In our first non-travel day, Atul re-iterated and explained it even more: “get on with it.” As the young generation enters the workforce, and takes up almost one third of the Indian population, there is a positive outlook for the future. Also, there is a departure from the older generation’s mentality of accepting Gandhian poverty and fate towards the youth’s perception to go out and work for what you want to achieve. “Get on with it” can be interpreted in many senses, one of which is the future-oriented mindset taking over India, to stop dwelling on the past and present, and to do in the present what you’d like to achieve by the future.
The title of the book was perhaps one of the most important lessons I learned in India and connects to this mentality of moving along in that it reflects the fluidity of Indian society and culture and their ambivalence towards being boxed in to one category or type. It connects to the need of ethnographers to not compare the culture at hand to their own native culture. In a way, Rama Bijapurkar is saying, we (Indians) are like this and that and this, so stop trying to box us into the standards you have set from the countries you have already encountered, accept us as a unique culture which we are, as we are always changing, and get on with it.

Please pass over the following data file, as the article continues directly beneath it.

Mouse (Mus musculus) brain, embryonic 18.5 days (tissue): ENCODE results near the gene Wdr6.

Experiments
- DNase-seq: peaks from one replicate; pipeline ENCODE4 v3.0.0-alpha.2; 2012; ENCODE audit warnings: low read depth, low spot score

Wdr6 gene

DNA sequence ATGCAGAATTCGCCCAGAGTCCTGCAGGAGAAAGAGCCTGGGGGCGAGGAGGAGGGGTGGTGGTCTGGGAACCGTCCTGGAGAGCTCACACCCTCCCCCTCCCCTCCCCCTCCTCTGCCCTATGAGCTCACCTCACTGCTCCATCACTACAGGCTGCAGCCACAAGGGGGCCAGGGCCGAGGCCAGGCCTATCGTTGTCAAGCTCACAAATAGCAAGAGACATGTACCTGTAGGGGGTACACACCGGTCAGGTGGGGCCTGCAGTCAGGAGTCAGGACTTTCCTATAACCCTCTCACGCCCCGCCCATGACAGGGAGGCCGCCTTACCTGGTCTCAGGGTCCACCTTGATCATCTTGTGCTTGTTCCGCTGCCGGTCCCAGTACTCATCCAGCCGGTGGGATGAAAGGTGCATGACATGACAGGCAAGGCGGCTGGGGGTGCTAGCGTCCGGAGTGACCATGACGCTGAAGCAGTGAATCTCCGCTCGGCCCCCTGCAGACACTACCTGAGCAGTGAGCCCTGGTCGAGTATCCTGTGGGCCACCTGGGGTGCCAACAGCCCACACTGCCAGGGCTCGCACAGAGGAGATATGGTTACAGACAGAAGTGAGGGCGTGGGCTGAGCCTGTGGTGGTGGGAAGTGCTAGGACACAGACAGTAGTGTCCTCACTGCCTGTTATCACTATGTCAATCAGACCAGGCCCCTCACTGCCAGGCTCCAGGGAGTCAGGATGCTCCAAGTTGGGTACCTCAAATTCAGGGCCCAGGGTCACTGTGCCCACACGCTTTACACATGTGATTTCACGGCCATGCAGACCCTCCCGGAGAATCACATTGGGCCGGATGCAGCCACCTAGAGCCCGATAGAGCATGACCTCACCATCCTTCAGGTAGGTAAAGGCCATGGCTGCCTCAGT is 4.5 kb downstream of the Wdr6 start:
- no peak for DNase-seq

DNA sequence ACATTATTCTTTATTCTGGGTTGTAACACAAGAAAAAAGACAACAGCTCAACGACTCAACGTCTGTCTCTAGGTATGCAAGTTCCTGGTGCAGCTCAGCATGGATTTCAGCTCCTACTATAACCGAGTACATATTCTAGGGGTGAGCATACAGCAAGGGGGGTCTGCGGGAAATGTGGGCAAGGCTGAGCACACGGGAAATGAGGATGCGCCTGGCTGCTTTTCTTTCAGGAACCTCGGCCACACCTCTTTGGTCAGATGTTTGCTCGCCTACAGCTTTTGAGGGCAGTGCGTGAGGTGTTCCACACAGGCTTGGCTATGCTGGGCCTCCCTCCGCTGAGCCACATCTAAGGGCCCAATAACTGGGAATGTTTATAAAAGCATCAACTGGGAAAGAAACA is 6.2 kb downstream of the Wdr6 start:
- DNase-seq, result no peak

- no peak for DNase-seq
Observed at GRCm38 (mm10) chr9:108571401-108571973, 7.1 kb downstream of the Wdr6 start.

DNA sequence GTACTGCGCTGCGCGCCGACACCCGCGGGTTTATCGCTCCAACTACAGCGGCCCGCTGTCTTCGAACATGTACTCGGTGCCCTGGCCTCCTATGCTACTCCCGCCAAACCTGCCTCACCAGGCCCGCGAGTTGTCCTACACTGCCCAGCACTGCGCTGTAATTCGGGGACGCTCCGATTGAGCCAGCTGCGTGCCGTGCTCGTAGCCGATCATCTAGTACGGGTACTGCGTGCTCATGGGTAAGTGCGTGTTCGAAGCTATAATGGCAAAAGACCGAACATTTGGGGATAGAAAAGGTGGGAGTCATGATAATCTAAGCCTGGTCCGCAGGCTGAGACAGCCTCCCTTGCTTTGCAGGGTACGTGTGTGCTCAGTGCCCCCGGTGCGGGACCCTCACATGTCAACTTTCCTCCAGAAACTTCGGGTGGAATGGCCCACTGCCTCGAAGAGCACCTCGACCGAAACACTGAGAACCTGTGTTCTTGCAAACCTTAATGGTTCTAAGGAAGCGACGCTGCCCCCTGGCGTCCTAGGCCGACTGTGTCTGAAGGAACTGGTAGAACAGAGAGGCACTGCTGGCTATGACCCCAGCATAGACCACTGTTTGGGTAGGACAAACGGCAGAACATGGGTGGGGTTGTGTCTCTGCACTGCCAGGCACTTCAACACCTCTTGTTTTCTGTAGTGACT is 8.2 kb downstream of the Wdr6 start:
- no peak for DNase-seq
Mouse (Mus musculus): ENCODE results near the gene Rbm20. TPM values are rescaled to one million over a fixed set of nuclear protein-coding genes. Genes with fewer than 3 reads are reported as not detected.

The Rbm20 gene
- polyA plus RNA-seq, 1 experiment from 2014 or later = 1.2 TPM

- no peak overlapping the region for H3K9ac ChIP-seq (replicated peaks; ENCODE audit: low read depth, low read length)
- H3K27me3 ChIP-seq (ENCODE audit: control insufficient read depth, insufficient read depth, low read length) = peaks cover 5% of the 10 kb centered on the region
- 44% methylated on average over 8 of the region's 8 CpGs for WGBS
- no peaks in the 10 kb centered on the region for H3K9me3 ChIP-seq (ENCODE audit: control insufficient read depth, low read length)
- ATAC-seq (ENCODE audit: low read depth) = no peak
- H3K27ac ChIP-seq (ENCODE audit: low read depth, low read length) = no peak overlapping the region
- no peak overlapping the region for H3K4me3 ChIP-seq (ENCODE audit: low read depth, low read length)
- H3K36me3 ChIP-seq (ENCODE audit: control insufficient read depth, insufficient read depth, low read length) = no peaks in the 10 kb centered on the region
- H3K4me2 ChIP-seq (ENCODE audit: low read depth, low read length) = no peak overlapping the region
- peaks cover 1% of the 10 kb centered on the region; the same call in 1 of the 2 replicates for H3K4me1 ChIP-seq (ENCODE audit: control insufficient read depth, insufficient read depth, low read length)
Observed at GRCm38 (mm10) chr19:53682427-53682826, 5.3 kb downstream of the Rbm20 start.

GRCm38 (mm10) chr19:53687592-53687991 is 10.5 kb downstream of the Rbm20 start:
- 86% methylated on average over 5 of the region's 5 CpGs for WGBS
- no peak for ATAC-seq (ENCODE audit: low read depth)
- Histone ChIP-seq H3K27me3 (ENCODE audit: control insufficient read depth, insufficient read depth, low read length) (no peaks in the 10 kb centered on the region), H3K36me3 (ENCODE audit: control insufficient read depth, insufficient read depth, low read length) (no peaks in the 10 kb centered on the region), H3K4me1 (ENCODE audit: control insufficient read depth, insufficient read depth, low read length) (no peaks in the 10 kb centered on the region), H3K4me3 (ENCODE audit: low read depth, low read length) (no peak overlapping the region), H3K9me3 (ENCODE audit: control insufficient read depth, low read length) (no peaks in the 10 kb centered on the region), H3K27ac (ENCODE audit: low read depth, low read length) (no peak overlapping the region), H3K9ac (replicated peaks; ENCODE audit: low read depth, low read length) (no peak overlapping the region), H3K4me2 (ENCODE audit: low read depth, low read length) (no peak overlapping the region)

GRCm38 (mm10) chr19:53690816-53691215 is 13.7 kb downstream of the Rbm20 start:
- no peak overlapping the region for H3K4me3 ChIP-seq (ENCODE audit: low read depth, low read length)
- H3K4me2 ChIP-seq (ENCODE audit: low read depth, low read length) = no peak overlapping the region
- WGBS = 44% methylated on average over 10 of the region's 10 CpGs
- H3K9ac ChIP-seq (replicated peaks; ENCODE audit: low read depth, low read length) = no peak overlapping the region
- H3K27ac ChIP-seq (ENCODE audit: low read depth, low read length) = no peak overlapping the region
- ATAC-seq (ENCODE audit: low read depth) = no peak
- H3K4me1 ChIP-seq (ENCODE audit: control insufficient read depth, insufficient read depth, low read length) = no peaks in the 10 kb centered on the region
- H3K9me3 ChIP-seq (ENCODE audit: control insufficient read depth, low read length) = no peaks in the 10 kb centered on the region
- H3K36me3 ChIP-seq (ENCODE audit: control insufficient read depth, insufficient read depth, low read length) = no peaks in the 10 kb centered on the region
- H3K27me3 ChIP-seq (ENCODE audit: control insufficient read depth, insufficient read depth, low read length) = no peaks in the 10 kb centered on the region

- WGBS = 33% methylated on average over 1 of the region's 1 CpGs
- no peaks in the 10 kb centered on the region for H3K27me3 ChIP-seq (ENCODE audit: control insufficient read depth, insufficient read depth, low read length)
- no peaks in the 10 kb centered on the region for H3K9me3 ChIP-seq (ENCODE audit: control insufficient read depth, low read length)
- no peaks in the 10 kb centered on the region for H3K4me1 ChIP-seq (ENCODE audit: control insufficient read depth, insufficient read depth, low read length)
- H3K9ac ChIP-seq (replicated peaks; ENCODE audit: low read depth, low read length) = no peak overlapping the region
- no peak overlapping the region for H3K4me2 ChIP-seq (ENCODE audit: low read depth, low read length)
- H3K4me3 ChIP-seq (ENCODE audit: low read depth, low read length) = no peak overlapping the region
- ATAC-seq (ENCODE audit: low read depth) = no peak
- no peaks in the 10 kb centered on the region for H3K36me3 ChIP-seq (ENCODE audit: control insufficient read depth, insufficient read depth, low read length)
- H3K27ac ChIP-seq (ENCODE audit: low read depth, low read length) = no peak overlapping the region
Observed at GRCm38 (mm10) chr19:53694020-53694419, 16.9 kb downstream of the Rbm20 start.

Why Indian consumers are so fascinating for marketers and advertisers like us is because they consume products and services in the context of their cultural norms. This would seem blatantly obvious in hindsight, but it’s slightly perplexing for us Americans to see Indian consumers using American products not because they want to be like us, but because they are useful in some way to them. The detachment of brand from product was perhaps even doubly perplexing for us as advertising students, when W+K Delhi related to us how some Indians believed McDonald’s was French because of their French fries. Perhaps we as Americans are too focused on where a product comes from?

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